In January of 2011, I was fresh off the mission field where I had been teaching for the previous 8 years. I was moving from a city with 12 million people to the cornfields of Illinois to be a student in the seminary.
Like most places I had ventured in my life, I was going by myself to a place where I knew no one. God had provided a community every place I had gone before, so I trusted He would do so again.
After a year and a half in the counseling program, I switched to Religious Education and graduated in 2015. This program reinforced in me what I had discovered in myself on the mission field: I have a passion for informal, relational discipleship and spiritual formation in the context of a smaller Christian community.
While at Lincoln, friends from church, as well as my Jessie C. Eury library coworkers quickly became my community. In the student apartments we started having weekly small group with shared meals, liturgy, and fun At the same time these gatherings were informal, they were intentional. And intention leads to change.
Among this group of friends were Jeremy, LCU ’16, and Abby (Reynolds), LCU ’15, Smith. All three of us were influenced by different experiences, but we all felt a pull towards a different way of living out our Christian faith. We wanted more than solely the Sunday morning service and mid-week programming; where busy schedules and disjointed lives made connecting so difficult. What we had experienced in our student housing small group was how we imagined Christian community could look.
The Smiths and I began reading about and visiting Intentional Christian Communities within driving distance of LCU. We started praying and planning for where and how we ourselves could start or be a part of an Intentional Community. In the fall of 2016 we moved into an overpriced Boston apartment, settled into new jobs, got to know our neighborhood and made connections in churches in the area–Riza Intentional Christian Community was born.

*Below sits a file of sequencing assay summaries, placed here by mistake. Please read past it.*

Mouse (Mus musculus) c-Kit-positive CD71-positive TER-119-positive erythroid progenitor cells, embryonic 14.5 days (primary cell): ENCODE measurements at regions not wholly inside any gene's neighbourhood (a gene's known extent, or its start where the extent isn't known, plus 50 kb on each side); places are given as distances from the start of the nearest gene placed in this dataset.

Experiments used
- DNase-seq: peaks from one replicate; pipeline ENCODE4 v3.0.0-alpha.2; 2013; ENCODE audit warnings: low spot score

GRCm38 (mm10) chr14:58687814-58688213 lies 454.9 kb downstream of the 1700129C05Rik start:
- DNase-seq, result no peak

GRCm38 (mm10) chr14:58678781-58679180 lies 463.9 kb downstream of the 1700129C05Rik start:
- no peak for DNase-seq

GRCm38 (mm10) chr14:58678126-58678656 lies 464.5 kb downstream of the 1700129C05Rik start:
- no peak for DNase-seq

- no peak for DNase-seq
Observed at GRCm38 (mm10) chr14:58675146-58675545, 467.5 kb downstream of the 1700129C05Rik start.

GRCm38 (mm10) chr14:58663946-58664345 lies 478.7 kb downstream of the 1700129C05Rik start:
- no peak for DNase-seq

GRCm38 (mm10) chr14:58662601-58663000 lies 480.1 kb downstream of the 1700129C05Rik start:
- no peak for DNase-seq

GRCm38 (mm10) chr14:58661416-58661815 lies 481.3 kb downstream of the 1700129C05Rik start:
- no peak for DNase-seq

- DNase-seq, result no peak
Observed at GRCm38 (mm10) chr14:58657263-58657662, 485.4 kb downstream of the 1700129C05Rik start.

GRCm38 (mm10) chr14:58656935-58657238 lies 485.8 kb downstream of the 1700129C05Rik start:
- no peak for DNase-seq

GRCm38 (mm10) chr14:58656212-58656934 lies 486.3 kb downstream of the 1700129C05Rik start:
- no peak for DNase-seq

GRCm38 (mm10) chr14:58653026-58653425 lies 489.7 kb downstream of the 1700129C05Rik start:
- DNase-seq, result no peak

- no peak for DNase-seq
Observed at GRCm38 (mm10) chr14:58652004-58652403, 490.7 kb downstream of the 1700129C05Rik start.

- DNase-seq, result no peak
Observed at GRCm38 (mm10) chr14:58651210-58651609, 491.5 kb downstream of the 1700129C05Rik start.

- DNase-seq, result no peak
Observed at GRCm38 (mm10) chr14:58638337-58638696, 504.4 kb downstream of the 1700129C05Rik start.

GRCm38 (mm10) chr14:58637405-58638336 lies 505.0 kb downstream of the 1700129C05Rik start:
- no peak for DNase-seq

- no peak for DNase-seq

Our vision for Riza was that the more areas of our lives we could overlap with each other the more we would see God at work in transforming us and our neighborhood. We practice shared life, shared spirituality, and shared ministry. An Intentional Christian Community is the nitty gritty of informal, relational discipleship, and spiritual formation in the context of community.
Over the past four years, we have seen the Spirit at work in forming us as a community, helping us establish roots here and formalize the Intentional Community. Riza started with just the three of us as Covenant Members. This fall, as we’ve spread out in our neighborhood, we’ve been able to welcome four new Experiential Members to the Riza community making seven. This spring Riza officially became a registered non-profit in the state of Massachusetts and we are in the process of becoming a 501c3. We have a board, which includes LCU alum, Caleb Humphrey, LCU ’14, LCU ’16, and we have developed a deeper vision for the kind of shared ministry we will have.
To read more about Riza, our shared life, spirituality and ministry, visit our website here. We would love to hear from you or answer any questions you may have about what we do.
I feel blessed to have had the community I had while at LCU, and now as a member of Riza, I get to help work towards creating a welcoming community for those we come in contact with. I have the privilege of living every day in and co-creating the Kingdom of God in our neighborhood.